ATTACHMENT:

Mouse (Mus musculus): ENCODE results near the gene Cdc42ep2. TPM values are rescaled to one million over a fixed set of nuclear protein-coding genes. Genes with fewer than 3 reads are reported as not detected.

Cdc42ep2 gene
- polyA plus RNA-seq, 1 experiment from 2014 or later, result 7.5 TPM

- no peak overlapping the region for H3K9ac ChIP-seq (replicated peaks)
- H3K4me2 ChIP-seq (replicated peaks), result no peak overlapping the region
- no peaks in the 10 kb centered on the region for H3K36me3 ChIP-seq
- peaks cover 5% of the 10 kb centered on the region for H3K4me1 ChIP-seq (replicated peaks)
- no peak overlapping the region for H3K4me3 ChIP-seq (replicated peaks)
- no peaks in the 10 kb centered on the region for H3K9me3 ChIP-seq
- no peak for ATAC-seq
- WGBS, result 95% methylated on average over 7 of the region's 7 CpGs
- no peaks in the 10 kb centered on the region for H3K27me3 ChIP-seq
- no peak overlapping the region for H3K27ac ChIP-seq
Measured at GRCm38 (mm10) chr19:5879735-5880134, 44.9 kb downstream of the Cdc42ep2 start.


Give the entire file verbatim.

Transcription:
Mouse (Mus musculus): ENCODE results near the gene Cdc42ep2. TPM values are rescaled to one million over a fixed set of nuclear protein-coding genes. Genes with fewer than 3 reads are reported as not detected.

Cdc42ep2 gene
- polyA plus RNA-seq, 1 experiment from 2014 or later, result 7.5 TPM

- no peak overlapping the region for H3K9ac ChIP-seq (replicated peaks)
- H3K4me2 ChIP-seq (replicated peaks), result no peak overlapping the region
- no peaks in the 10 kb centered on the region for H3K36me3 ChIP-seq
- peaks cover 5% of the 10 kb centered on the region for H3K4me1 ChIP-seq (replicated peaks)
- no peak overlapping the region for H3K4me3 ChIP-seq (replicated peaks)
- no peaks in the 10 kb centered on the region for H3K9me3 ChIP-seq
- no peak for ATAC-seq
- WGBS, result 95% methylated on average over 7 of the region's 7 CpGs
- no peaks in the 10 kb centered on the region for H3K27me3 ChIP-seq
- no peak overlapping the region for H3K27ac ChIP-seq
Measured at GRCm38 (mm10) chr19:5879735-5880134, 44.9 kb downstream of the Cdc42ep2 start.